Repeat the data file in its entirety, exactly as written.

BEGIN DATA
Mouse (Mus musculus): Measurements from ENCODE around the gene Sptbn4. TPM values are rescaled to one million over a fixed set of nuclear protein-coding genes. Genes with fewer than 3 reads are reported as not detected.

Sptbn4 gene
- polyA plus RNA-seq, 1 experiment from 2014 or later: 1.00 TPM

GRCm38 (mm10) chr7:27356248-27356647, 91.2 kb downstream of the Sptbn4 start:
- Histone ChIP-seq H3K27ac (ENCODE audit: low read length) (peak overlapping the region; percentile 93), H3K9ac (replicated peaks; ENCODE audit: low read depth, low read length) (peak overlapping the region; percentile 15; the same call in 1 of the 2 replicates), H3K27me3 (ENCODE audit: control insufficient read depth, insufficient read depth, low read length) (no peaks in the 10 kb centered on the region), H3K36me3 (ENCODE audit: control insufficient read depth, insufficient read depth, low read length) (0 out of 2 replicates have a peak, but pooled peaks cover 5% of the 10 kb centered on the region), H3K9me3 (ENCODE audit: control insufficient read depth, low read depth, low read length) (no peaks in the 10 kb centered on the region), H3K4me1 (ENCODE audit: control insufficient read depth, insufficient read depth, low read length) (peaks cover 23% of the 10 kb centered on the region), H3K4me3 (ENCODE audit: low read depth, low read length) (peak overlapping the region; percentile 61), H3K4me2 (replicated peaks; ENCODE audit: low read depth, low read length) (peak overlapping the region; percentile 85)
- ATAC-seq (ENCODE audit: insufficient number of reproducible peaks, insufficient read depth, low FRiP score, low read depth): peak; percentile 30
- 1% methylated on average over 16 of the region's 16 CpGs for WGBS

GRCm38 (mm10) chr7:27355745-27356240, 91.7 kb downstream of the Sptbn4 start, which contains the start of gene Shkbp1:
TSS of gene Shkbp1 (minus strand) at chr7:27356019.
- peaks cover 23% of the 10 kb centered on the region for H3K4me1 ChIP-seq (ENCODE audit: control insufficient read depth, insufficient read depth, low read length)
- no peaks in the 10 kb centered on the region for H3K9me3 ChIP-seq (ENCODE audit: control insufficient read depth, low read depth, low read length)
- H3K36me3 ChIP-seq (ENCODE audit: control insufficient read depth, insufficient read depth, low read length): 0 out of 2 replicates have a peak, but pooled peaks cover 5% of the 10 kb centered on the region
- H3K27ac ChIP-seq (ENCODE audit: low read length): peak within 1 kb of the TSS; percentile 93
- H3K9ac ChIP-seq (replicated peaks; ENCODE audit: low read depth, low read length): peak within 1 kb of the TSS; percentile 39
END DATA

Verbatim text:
Mouse (Mus musculus): Measurements from ENCODE around the gene Sptbn4. TPM values are rescaled to one million over a fixed set of nuclear protein-coding genes. Genes with fewer than 3 reads are reported as not detected.

Sptbn4 gene
- polyA plus RNA-seq, 1 experiment from 2014 or later: 1.00 TPM

GRCm38 (mm10) chr7:27356248-27356647, 91.2 kb downstream of the Sptbn4 start:
- Histone ChIP-seq H3K27ac (ENCODE audit: low read length) (peak overlapping the region; percentile 93), H3K9ac (replicated peaks; ENCODE audit: low read depth, low read length) (peak overlapping the region; percentile 15; the same call in 1 of the 2 replicates), H3K27me3 (ENCODE audit: control insufficient read depth, insufficient read depth, low read length) (no peaks in the 10 kb centered on the region), H3K36me3 (ENCODE audit: control insufficient read depth, insufficient read depth, low read length) (0 out of 2 replicates have a peak, but pooled peaks cover 5% of the 10 kb centered on the region), H3K9me3 (ENCODE audit: control insufficient read depth, low read depth, low read length) (no peaks in the 10 kb centered on the region), H3K4me1 (ENCODE audit: control insufficient read depth, insufficient read depth, low read length) (peaks cover 23% of the 10 kb centered on the region), H3K4me3 (ENCODE audit: low read depth, low read length) (peak overlapping the region; percentile 61), H3K4me2 (replicated peaks; ENCODE audit: low read depth, low read length) (peak overlapping the region; percentile 85)
- ATAC-seq (ENCODE audit: insufficient number of reproducible peaks, insufficient read depth, low FRiP score, low read depth): peak; percentile 30
- 1% methylated on average over 16 of the region's 16 CpGs for WGBS

GRCm38 (mm10) chr7:27355745-27356240, 91.7 kb downstream of the Sptbn4 start, which contains the start of gene Shkbp1:
TSS of gene Shkbp1 (minus strand) at chr7:27356019.
- peaks cover 23% of the 10 kb centered on the region for H3K4me1 ChIP-seq (ENCODE audit: control insufficient read depth, insufficient read depth, low read length)
- no peaks in the 10 kb centered on the region for H3K9me3 ChIP-seq (ENCODE audit: control insufficient read depth, low read depth, low read length)
- H3K36me3 ChIP-seq (ENCODE audit: control insufficient read depth, insufficient read depth, low read length): 0 out of 2 replicates have a peak, but pooled peaks cover 5% of the 10 kb centered on the region
- H3K27ac ChIP-seq (ENCODE audit: low read length): peak within 1 kb of the TSS; percentile 93
- H3K9ac ChIP-seq (replicated peaks; ENCODE audit: low read depth, low read length): peak within 1 kb of the TSS; percentile 39